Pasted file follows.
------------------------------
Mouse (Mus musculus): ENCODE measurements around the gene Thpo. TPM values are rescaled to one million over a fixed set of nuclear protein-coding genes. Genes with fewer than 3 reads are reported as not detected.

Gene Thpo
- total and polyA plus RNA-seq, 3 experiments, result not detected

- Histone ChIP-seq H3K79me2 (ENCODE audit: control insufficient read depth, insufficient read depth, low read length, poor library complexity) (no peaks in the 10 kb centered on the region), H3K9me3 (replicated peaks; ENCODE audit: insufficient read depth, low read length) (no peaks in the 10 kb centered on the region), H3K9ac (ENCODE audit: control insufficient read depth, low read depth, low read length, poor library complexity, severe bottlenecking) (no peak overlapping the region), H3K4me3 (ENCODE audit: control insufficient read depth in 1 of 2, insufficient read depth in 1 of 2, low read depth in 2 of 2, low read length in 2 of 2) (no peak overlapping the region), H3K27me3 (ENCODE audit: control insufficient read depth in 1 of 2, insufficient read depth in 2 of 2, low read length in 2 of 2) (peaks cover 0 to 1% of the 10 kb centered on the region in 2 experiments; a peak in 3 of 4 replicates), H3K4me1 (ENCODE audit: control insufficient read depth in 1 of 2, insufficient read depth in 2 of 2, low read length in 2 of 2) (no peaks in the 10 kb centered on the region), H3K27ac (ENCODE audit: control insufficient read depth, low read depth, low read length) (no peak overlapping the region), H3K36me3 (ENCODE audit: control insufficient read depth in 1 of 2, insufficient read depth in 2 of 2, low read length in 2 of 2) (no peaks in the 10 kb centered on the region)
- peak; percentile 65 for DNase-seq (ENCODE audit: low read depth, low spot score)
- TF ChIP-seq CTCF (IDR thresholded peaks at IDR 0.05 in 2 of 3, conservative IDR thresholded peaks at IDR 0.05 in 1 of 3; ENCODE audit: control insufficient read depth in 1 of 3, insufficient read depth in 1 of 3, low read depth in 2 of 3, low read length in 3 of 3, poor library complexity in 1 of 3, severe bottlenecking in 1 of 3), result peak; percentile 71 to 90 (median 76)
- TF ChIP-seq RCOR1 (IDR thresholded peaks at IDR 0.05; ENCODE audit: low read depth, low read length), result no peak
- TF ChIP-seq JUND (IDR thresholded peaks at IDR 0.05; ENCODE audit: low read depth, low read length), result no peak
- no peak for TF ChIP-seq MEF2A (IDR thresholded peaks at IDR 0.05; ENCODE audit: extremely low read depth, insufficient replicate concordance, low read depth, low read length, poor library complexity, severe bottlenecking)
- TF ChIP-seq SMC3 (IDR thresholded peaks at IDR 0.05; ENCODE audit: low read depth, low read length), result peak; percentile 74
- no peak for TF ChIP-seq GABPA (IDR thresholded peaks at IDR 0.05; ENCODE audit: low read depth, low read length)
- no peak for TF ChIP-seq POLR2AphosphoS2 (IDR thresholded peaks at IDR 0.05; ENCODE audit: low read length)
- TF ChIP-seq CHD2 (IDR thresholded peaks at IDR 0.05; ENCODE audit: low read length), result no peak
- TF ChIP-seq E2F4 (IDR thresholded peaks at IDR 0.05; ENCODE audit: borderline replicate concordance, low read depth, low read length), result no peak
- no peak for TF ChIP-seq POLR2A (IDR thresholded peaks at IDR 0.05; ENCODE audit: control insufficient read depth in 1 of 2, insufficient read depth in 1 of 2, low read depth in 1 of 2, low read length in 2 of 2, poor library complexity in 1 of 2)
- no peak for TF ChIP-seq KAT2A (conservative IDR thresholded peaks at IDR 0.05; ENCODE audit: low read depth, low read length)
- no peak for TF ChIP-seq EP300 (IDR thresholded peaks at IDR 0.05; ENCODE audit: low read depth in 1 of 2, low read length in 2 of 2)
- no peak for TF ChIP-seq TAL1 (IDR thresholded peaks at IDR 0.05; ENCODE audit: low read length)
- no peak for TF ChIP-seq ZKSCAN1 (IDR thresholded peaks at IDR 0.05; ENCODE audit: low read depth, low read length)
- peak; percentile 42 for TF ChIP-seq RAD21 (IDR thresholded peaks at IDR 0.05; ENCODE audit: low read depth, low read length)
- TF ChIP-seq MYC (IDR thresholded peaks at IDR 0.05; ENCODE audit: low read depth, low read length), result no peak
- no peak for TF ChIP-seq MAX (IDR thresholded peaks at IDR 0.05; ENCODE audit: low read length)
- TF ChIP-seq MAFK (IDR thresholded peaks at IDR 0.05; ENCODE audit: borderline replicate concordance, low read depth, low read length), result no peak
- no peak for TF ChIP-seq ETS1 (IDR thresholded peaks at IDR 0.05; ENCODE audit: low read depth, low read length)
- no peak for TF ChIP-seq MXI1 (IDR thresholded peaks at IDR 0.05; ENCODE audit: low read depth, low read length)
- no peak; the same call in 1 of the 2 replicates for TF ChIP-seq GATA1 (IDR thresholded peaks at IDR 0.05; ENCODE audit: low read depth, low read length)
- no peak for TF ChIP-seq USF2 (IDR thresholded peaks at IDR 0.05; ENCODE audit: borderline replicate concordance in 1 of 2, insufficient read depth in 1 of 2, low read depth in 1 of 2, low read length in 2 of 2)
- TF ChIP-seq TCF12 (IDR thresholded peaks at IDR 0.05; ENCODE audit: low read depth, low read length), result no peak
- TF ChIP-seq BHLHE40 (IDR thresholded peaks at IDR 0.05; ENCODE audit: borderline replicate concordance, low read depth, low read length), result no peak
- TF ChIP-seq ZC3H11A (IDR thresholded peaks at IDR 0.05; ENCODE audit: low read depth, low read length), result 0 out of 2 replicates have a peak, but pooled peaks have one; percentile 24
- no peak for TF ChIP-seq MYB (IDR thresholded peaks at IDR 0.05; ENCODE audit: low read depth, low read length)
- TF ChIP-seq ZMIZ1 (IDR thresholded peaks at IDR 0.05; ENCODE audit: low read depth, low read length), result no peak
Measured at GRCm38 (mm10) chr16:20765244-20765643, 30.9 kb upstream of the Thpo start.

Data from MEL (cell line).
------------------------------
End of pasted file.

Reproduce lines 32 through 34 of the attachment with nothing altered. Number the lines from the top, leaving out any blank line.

- TF ChIP-seq ZMIZ1 (IDR thresholded peaks at IDR 0.05; ENCODE audit: low read depth, low read length), result no peak
Measured at GRCm38 (mm10) chr16:20765244-20765643, 30.9 kb upstream of the Thpo start.

Data from MEL (cell line).